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Cantona: France 'everything I hate in football'


Manchester United legend and former French international Eric Cantona has criticized the current France team, declaring it embodies everything he hates in football.

The eccentric Frenchman -- now an actor and regular feature in Nike ads -- was never on the best of terms with his national side, even as a player.

Despite his immense talent, he never truly made his mark on the international scene, though a record of 20 goals in 45 appearances remains far from inadequate.

Retiring early from the game in 1997 at the age of just 31, Cantona witnessed Les Bleus win their first ever World Cup a year later, and their second European Championship two years after that to complete a rise from a talented but still relatively obscure footballing nation to a genuine superpower -- or so it seemed.

Since then, there was a humiliating 2002 World Cup campaign that saw them eliminated in the group stages without a win or goal to their name, then a quarterfinal elimination from Euro 2004 at the hands of eventual winners Greece. The 2006 World Cup saw them eventually reach the final, but it was not without a tremendously laboured start which was saved by the inspiration of the great Zinedine Zidane and his experienced supporting cast.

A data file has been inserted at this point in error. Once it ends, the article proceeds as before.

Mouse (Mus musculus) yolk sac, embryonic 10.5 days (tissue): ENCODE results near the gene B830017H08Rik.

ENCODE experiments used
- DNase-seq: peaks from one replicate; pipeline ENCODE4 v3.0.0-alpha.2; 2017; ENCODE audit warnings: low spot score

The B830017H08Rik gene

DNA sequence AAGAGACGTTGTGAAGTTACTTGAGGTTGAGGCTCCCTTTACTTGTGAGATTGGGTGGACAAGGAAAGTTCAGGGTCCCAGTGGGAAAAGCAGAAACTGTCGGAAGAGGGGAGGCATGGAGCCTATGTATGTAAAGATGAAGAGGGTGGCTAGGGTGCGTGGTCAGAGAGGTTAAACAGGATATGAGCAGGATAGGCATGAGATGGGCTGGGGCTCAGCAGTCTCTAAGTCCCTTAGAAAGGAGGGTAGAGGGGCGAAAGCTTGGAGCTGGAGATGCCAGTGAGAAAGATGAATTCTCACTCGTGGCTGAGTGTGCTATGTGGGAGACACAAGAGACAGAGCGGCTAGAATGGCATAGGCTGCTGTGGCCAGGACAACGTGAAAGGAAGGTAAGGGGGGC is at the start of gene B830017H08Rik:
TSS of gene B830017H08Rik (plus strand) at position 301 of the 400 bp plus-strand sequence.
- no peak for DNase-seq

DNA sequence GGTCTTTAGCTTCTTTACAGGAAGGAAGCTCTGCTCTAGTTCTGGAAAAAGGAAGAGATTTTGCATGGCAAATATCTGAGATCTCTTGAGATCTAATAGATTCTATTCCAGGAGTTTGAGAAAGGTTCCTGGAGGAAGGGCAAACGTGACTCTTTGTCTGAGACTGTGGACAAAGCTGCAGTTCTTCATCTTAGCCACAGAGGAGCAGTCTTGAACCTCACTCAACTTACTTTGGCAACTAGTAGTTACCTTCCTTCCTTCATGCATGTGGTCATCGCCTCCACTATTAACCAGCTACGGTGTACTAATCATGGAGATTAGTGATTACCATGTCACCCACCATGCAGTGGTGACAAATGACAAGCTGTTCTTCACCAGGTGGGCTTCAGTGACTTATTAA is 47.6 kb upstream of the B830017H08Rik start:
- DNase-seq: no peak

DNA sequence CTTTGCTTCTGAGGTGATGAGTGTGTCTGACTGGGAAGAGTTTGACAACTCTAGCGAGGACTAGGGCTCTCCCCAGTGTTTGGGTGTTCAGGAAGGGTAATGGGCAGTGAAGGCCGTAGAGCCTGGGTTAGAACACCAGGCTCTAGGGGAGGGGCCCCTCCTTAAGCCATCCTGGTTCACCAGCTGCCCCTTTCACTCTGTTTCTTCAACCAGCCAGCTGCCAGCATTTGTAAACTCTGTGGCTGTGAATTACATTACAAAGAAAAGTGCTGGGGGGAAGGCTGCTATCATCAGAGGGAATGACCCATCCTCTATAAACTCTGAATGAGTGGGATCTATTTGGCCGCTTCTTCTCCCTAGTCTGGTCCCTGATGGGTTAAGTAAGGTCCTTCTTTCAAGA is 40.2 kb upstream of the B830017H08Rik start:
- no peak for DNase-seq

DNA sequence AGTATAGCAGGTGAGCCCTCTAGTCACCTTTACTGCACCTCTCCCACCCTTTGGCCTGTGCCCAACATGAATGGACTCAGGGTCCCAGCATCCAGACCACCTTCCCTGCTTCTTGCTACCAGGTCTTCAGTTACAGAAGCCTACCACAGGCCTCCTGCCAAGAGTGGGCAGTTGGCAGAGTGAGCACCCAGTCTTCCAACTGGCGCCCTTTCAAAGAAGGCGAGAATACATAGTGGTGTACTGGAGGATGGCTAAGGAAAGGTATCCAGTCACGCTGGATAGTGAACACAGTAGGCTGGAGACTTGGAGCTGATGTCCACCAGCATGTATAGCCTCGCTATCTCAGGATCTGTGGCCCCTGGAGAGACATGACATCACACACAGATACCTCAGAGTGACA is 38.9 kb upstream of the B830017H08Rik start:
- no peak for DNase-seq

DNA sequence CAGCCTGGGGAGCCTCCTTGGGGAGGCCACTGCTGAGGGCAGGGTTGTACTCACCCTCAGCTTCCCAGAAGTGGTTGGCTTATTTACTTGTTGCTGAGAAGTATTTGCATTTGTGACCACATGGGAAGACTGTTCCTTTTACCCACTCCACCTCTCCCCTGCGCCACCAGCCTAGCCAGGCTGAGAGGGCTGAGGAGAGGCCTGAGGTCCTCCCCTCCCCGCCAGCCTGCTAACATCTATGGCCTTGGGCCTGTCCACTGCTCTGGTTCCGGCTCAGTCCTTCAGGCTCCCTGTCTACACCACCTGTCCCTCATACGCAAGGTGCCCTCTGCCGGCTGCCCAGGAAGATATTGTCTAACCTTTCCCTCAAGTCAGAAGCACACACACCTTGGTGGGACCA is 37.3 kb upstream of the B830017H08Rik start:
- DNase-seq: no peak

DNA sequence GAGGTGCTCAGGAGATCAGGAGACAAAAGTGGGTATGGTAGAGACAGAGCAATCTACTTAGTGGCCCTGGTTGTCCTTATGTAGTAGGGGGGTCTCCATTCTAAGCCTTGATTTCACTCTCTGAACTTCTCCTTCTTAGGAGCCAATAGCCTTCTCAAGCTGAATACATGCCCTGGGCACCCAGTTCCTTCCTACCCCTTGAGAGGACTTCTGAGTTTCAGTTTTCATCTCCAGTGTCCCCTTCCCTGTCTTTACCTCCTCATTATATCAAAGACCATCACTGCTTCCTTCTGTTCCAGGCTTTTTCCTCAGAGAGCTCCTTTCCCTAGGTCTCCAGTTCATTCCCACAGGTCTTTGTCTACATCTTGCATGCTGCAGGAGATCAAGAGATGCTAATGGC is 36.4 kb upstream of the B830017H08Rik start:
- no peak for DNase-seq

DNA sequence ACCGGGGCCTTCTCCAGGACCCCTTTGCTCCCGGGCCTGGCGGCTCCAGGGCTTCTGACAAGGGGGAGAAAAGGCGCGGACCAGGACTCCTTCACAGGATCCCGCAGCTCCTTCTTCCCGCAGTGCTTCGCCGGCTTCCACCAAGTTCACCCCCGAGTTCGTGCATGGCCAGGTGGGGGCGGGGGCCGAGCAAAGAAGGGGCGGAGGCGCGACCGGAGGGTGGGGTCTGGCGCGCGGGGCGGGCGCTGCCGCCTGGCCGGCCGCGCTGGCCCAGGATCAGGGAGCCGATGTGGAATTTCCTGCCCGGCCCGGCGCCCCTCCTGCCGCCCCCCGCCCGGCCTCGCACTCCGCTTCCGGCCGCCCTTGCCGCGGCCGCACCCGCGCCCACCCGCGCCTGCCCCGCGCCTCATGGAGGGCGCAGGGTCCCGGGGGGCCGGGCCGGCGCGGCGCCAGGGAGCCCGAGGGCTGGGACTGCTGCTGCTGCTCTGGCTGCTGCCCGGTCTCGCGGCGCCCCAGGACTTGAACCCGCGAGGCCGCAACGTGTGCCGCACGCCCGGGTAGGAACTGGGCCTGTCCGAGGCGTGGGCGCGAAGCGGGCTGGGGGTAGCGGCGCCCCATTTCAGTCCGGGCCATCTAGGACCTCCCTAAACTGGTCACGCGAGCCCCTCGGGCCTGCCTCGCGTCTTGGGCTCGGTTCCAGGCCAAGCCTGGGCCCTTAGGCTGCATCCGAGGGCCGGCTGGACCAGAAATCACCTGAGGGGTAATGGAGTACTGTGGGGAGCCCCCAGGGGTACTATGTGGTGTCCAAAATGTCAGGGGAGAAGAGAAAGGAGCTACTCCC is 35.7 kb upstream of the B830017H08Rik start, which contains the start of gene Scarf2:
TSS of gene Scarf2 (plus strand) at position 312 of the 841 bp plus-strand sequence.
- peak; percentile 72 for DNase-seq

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Euro 2008 has ended in similar misery to that of the 2002 World Cup with another group stage elimination, though this was a Group of Death and tougher to negotiate, the French scarcely put up a fight.

Cantona has slammed their defensive nature that saw them snatch the World Cup in 1998, insisting that they have become too attached to a cautious style of play.

With highly criticized coach Raymond Domenech's future to be decided on July 3 and many expecting and demanding his dismissal, Didier Deschamps is thought to be the front-runner to succeed him, having shown promise so far in his brief managerial career.

Cantona, however, believes this would merely mean more of the same, and is calling for an evolution in style.

"What I see from the France team is everything I hate in football," the 42-year-old told Sport. "With Les Bleus having won a World Cup by playing a boring game, we came away thinking that it was impossible to play any other way.

"But nothing says they wouldn't have won by playing attractive football. On the footballing side of things, to name Deschamps would be, in my opinion, a continuation of Domenech."